From the grains in your breakfast cereal to the grapes in your wine, there’s a strong chance that the food you eat on a daily basis has its ancient origins thousands of miles away. A major new study, the collaborative effort of more than a dozen researchers around the world, suggests that countries rely on crops that originally came from other parts of the globe — and the interconnections among global food systems are only continuing to grow.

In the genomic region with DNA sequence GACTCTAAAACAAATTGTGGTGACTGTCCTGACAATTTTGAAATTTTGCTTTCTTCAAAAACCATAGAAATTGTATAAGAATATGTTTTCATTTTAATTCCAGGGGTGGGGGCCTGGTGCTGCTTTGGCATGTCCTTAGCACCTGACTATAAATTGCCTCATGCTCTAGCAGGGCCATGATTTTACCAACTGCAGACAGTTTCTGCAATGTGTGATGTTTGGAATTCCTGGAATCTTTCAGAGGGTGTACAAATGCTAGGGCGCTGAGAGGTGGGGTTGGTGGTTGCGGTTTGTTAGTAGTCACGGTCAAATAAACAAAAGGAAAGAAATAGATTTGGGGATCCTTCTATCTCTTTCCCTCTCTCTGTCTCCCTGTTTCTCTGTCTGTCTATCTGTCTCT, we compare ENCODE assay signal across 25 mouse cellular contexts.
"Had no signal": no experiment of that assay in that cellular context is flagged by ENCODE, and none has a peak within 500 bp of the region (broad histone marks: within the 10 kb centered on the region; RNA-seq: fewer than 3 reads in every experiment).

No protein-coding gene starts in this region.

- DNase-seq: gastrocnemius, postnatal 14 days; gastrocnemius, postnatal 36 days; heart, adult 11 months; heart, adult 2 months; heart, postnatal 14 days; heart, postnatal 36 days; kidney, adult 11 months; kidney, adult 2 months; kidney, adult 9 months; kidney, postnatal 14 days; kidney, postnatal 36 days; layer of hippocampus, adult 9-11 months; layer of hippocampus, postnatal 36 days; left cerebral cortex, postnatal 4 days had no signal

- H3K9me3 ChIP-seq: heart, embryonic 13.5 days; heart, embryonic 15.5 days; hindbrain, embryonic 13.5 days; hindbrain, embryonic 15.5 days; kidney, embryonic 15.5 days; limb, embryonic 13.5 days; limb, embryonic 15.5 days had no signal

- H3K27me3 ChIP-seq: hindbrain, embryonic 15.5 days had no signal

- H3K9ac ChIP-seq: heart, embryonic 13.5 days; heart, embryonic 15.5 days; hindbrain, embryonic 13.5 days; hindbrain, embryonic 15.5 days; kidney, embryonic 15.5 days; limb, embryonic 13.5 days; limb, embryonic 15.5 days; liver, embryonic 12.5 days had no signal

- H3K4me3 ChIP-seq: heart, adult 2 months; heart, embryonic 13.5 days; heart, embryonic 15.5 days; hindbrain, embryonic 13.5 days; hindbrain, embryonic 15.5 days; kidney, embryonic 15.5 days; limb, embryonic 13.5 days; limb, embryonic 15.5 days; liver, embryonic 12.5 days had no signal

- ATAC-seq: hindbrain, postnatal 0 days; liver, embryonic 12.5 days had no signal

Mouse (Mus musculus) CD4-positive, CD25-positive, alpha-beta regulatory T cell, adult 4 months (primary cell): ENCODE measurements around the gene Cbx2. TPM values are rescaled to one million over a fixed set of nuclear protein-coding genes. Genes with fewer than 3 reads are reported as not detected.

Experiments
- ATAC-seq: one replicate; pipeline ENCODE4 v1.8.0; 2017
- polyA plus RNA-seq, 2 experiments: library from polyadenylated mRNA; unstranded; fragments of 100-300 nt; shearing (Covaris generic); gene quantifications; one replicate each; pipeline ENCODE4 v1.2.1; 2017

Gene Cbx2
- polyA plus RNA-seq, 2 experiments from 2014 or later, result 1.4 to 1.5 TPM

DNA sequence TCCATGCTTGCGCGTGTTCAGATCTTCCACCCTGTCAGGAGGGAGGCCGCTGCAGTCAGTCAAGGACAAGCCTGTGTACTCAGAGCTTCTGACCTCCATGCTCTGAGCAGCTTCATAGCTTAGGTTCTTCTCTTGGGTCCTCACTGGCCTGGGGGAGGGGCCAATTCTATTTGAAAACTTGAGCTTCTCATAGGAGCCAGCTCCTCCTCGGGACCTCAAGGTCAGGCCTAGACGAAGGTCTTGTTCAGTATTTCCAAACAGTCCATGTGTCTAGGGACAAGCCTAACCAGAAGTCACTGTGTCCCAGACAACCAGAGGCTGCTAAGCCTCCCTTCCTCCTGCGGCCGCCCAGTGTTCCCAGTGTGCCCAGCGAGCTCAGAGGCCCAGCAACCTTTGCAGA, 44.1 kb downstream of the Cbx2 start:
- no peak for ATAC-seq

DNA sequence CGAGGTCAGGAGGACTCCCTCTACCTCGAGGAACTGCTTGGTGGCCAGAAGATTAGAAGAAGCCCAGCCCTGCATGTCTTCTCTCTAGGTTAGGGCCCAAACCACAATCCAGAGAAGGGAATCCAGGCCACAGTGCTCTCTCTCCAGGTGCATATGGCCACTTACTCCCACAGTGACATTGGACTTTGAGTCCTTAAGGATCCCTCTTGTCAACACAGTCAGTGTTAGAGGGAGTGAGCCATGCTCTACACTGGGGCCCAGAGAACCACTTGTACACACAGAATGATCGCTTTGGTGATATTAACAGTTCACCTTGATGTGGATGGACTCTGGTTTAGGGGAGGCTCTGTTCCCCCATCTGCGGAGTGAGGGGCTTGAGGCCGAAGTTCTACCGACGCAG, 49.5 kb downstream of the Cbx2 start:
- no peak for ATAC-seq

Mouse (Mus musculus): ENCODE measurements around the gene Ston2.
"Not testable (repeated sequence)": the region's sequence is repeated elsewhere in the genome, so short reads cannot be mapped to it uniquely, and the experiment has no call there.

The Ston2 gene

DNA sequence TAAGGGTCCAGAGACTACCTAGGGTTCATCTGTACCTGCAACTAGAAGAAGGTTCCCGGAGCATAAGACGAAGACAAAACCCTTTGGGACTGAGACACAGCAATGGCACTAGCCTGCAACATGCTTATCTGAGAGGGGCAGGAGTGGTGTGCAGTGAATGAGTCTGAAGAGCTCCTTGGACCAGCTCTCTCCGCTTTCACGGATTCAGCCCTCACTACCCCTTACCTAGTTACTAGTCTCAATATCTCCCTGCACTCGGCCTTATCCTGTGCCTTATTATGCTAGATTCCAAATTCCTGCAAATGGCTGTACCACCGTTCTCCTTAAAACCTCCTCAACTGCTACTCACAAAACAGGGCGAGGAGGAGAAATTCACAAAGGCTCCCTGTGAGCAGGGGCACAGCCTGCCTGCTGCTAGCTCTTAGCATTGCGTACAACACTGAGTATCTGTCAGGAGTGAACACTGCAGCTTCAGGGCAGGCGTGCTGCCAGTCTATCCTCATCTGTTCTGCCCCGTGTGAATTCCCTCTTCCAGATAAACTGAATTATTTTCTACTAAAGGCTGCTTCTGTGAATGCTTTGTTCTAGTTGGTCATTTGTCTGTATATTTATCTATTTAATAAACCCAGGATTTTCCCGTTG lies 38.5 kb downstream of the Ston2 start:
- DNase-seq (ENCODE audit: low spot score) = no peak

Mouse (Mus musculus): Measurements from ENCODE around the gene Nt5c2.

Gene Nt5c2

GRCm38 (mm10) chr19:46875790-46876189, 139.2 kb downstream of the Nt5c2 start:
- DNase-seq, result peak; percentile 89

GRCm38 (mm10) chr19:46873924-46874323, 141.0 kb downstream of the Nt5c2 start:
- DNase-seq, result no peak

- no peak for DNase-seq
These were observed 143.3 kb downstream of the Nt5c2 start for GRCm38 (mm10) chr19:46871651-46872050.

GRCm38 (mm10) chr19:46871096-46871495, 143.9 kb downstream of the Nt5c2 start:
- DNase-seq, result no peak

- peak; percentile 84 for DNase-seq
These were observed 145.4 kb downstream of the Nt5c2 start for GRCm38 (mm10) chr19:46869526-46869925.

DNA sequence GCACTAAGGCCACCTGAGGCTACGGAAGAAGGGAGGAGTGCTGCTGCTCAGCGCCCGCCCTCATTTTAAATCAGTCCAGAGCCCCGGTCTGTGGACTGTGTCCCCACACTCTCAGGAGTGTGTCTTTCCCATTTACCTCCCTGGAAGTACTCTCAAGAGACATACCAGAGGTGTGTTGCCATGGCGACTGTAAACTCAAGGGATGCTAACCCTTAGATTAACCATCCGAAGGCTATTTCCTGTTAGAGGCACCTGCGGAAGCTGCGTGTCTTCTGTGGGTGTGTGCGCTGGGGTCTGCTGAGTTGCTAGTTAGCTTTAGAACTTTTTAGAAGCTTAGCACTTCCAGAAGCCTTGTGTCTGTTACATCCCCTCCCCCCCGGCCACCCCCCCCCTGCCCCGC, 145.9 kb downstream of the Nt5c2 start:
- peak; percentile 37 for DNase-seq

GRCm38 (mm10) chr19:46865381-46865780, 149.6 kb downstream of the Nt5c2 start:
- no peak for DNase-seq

It’s well known that many foods popular in certain countries didn’t actually originate there but were in fact carried over by travelers or traders at some point. The tomato, for instance — which is commonly associated with Italy — actually originated in the Americas. And the same is true of the potato, which later became a staple in Ireland. But what’s been unclear up until this point is exactly how much moving around all of the world’s crops have done over the centuries and how heavily different countries now rely on foods that didn’t actually originate within their borders.